You can also set the value in the proxy class generated by the WSDL for the Web service. You can set it in the class constructor, as shown in the following code snippet.

    public MyWebServ() {
        this.Url = "http://someMachine/mywebserv/myserv.asmx";
        this.Timeout = 10000;  //10 seconds
    }
    

    Or you can set it at the method level for a long-running call.

    public string LengthyProc(int sleepTime) {
      this.Timeout = 10000; //10 seconds
      object[] results = this.Invoke("LengthyProc", new object[] {sleepTime});
      return ((string)(results[0]));  
    }
    
  • Asynchronous calls to a Web service. In this case, you should decide on the number of seconds you can wait for the Web service call to return the results. When using a WaitHandle, you can pass the number of milliseconds the executing thread is blocked on the WaitHandle before it aborts the request to the Web service. This is shown in the following code snippet.
    MyWebServ obj = new MyWebServ();
    IAsyncResult ar = obj.BeginFunCall(5,5,null,null);
    
    // wait for not more than 2 seconds
    ar.AsyncWaitHandle.WaitOne(2000,false);
    if (!ar.IsCompleted) //if the request is not completed  { 
      WebClientAsyncResult wcar = (WebClientAsyncResult)ar;
      wcar.Abort();//abort the call to web service 
    }
    else
    { //continue processing the results from web service }
    

Abort Connections for ASP.NET Pages That Timeout Before a Web Services Call Completes

After you make the configuration changes described in the previous section, if your Web pages time out while Web services calls are in progress, you need to ensure that you abort the Web services calls. This ensures that the underlying connections for the Web services calls are destroyed.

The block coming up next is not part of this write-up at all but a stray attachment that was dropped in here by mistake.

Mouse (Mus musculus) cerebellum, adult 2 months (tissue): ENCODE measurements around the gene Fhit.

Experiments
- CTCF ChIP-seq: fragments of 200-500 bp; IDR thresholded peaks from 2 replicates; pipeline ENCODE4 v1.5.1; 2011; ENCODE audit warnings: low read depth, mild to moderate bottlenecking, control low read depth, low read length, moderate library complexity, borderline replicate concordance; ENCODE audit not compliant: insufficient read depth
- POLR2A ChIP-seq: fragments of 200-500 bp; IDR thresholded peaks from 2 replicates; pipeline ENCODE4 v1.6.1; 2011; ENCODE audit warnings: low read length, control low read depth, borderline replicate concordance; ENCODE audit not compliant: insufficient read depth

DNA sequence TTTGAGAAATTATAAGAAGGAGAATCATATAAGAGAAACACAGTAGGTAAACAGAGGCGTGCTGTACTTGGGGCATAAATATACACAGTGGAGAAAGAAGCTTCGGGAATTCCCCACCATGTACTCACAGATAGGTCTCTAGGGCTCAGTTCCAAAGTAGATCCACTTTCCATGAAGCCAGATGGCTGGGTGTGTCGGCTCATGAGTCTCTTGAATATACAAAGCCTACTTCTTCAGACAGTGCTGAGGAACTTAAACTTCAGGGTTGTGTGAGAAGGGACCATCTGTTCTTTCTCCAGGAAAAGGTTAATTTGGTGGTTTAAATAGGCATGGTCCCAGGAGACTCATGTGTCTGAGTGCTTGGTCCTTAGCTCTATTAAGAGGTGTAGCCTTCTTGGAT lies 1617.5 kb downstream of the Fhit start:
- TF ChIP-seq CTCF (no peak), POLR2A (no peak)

To abort a Web services call, you need a reference to the WebRequest object used to make the Web services call. You can obtain this by overriding the GetWebRequest method in your proxy class and assigning it to a private member of the class before returning the WebRequest. This approach is shown in the following code snippet.

private WebRequest _request;
protected override WebRequest GetWebRequest(Uri uri){
  _request = base.GetWebRequest(uri);
  return _request;
}

Then, in the method that invokes the Web service, you should implement a finally block that aborts the request if a ThreadAbortException is thrown.

[System.Web.Services.Protocols.SoapDocumentMethodAttribute(…)]
public string GoToSleep(int sleepTime) {
  bool timeout = true;
  try {
    object[] results = this.Invoke("GoToSleep", new object[] {sleepTime});
    timeout = false;
    return ((string)(results[0]));  
  } 
  finally {
    if(timeout && _request!=null)
      _request.Abort();
  }
}
Note   Modifying generated proxy code is not recommended because the changes are lost as soon as the proxy is regenerated. Instead, derive from the proxy class and implement new functionality in the subclass whenever possible.